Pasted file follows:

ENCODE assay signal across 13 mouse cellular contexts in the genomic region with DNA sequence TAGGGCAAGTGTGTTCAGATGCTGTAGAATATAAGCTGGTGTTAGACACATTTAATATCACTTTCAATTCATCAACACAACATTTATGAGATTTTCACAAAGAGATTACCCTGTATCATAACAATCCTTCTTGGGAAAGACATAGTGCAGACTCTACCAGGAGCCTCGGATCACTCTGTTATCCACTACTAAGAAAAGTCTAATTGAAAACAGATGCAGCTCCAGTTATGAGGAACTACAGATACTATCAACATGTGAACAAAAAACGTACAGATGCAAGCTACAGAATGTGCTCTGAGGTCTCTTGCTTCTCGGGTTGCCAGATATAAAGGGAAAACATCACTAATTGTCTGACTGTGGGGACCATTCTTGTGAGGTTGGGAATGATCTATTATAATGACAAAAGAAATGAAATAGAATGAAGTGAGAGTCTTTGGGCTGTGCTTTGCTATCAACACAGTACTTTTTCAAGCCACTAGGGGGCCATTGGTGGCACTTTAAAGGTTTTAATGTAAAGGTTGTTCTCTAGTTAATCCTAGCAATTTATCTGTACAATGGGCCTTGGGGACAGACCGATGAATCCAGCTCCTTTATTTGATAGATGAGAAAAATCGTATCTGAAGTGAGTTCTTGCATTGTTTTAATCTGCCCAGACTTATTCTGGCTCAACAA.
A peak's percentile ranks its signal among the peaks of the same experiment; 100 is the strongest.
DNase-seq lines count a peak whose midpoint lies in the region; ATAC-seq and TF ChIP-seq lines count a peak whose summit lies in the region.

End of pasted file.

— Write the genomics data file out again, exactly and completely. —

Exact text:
ENCODE assay signal across 13 mouse cellular contexts in the genomic region with DNA sequence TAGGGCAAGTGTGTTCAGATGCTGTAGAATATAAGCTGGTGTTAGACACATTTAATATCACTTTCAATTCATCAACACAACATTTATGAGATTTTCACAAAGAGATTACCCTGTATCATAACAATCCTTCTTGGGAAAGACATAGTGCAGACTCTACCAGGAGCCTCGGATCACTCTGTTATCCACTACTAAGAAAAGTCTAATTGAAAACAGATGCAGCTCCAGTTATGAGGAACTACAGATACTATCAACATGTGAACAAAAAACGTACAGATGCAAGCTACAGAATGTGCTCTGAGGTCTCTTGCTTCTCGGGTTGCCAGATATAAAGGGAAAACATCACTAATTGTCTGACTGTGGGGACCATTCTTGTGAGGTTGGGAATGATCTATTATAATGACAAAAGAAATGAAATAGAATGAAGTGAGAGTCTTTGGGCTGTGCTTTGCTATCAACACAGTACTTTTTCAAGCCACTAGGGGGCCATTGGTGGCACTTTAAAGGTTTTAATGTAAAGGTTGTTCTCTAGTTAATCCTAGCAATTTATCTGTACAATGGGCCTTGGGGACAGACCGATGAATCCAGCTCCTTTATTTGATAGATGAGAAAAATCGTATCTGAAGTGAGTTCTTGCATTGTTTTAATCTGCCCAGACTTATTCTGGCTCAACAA.
A peak's percentile ranks its signal among the peaks of the same experiment; 100 is the strongest.
DNase-seq lines count a peak whose midpoint lies in the region; ATAC-seq and TF ChIP-seq lines count a peak whose summit lies in the region.